Robert A. Adams and his wife, Ellen Thompson, were the parents of: Betty Adams, went to West Tennessee, but we are not certain as to whom she married, Batalvos or some such name being the best we are able to do on this point; Mattie Adams, to West Tennessee; Joshua Adams, to West Tennessee; Arch Adams, to West Tennesse; Clint Adams, no further record; and Will Adams, who resides at this time at Union City.
James Wilson Adams and his wife, Amanda Jane Adams, were the parent of: Sarah Adams, born August 5, 1862, died April 2, 1946, and never married; and Nancy Holladay Adams, born September 29, 1869, married Jacob Story, January 7, 1891, and died June 22, 1940.
Nancy Holladay Adams, married Jacob Story, and became the mother of: First child, born dead November 25, 1891; Leonard Lee Story, February 20, 1893, married Maggie Cothron; Sarah Magdalene Story, born September 26, 1895, married Oscar Carr; Leslie Gilliam Story, born September 25, 1899, married Sadie Kelley, of Louisiana; Paul Lloyd Story, born June 9, 1903, married Elizabeth Langford; Mattie Lou Story, born February 28, 1908, married first to a Harkreader and later to Virgil Brooks; and John Lewis Story, born June 7, 1912, and married Reta Mae Penick, of Mississippi. It may be added that the above information on the Adams family was given the writer by Mrs. Mattie Lou Brooks, who resides here in Lafayette. If any person desirous of learning more of the family, will write to her, she will be glad to correspond with them.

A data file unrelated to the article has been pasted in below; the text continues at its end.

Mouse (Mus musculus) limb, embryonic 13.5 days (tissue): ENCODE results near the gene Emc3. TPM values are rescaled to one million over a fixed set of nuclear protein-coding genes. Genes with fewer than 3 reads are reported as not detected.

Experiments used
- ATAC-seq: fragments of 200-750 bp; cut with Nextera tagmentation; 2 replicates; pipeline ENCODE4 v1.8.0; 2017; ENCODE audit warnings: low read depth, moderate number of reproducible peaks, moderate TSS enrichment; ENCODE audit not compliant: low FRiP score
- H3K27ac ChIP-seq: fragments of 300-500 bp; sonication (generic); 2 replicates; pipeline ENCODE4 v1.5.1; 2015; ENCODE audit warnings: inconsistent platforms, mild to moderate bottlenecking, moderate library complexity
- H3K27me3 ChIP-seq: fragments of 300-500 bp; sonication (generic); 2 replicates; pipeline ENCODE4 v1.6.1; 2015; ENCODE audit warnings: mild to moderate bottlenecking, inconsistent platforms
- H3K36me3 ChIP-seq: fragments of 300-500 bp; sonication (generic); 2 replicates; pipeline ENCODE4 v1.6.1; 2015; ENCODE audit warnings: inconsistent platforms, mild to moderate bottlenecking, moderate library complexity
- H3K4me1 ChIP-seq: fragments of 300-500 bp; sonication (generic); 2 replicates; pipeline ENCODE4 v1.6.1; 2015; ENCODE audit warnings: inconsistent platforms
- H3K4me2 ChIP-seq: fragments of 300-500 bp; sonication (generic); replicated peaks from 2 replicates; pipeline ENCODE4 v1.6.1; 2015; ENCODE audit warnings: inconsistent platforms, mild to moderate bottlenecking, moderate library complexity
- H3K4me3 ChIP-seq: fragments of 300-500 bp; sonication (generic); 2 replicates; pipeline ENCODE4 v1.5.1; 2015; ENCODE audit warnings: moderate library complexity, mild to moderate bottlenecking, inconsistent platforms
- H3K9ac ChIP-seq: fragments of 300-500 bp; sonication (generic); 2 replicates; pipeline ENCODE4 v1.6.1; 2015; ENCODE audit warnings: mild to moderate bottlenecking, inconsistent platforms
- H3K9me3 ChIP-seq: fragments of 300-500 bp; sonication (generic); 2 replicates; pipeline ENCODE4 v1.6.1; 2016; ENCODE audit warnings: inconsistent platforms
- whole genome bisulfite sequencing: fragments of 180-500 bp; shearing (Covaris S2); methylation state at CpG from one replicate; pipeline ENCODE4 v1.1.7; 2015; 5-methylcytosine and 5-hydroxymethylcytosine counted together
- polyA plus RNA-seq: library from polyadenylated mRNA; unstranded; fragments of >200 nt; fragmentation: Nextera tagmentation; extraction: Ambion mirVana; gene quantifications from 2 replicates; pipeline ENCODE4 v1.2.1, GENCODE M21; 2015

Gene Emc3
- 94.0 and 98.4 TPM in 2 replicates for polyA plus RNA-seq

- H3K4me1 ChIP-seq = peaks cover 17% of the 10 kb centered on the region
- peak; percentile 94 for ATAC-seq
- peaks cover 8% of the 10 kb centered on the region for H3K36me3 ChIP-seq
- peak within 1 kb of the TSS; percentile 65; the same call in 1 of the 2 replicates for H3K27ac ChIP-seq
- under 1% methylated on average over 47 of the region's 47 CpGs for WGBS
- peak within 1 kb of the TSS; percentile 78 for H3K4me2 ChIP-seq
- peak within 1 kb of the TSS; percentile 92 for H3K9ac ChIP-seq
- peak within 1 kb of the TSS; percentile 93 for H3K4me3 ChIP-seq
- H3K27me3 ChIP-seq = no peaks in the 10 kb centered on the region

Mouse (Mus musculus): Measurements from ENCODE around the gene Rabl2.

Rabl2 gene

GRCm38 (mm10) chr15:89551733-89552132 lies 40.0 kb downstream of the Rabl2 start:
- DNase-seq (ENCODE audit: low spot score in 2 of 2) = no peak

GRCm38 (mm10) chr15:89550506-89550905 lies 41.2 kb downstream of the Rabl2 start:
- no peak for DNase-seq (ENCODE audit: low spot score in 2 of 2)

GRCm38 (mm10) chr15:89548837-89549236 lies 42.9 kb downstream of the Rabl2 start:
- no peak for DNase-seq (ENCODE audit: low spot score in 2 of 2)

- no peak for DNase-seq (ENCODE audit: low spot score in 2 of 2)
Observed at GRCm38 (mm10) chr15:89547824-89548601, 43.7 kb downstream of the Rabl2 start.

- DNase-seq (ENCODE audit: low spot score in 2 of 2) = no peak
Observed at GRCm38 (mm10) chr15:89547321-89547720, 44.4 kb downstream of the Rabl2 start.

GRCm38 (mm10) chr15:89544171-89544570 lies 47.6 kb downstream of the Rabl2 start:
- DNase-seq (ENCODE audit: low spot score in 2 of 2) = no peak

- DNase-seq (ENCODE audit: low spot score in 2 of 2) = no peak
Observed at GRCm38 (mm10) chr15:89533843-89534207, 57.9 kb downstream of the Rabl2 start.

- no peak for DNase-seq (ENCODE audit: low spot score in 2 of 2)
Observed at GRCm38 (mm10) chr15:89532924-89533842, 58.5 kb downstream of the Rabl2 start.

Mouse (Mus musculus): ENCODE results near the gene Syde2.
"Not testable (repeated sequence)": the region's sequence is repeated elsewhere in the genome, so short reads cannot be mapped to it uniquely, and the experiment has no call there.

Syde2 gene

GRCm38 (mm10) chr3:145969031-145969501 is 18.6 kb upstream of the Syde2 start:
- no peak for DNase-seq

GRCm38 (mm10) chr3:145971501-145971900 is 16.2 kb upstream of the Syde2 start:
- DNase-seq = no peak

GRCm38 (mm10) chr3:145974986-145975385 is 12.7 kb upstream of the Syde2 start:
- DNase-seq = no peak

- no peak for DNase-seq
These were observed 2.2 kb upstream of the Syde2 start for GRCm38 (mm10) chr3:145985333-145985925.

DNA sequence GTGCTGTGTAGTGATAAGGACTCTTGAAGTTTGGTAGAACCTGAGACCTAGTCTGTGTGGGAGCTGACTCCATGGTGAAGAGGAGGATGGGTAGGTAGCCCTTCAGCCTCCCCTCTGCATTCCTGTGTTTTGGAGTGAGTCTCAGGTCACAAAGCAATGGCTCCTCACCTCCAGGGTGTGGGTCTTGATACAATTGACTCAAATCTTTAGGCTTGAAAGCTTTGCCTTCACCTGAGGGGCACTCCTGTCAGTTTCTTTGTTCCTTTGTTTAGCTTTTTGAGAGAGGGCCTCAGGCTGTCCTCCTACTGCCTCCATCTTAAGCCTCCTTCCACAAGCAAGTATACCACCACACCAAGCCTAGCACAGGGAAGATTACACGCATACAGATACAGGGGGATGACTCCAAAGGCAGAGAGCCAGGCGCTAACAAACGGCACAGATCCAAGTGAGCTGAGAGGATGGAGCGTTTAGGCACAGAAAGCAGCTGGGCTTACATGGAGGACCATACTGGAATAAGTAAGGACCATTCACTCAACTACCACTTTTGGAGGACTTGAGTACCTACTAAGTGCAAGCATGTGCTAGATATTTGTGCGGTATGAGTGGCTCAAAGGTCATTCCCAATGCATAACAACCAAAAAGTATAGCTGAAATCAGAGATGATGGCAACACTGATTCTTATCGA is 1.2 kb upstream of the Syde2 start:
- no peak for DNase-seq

Mrs. Parrott, above referred to, asks where she may obtain the census of Smith County, Tenn. If she will write to Annie Walker Burns, P. O. Box 6183, Apex Station, Washington, D. C., she may be able to obtain the census records of Smith County for 1820, 1830, and 1840. She also asks if we can tell her anything of the Gregory who married an Adams a long time ago in Sumner County. We are sorry, but we do not find the name on our old records. However, Billie Gregory, a relative of ours, settled in what was Sumner County about 160 years ago. We hope to find time a little later to investigate this.
We hope to find space to publish the letter from Mrs. Parrott in the near future. In the meantime, we would like to hear from her with any additional Adams data.
The Old Records
We resume the account of the old records. The next item is as follows: "Deed, 10 acres Henry W. Lawson to Barnabas Powell, proven by the oath of Silas Jernigan, one of the subscribing witnesses thereto. Ordered to be registered." Henry W. Lawson is another of whom we know nothing. He is not mentioned in the census of 1820, although Moses Lawson is mentioned. He was a man with a large family of seven males, three females and 11 Negro slaves. John Lawson appears to have been an old man, he and his aged wife making up all the members of the family. These were the only Lawson families in Smith County 133 years ago.